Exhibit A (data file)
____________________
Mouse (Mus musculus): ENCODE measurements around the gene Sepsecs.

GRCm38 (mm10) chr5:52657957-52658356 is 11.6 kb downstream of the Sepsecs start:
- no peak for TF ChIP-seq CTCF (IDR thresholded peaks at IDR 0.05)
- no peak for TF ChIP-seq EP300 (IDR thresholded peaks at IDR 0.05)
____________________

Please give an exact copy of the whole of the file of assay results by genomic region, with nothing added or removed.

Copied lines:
Mouse (Mus musculus): ENCODE measurements around the gene Sepsecs.

GRCm38 (mm10) chr5:52657957-52658356 is 11.6 kb downstream of the Sepsecs start:
- no peak for TF ChIP-seq CTCF (IDR thresholded peaks at IDR 0.05)
- no peak for TF ChIP-seq EP300 (IDR thresholded peaks at IDR 0.05)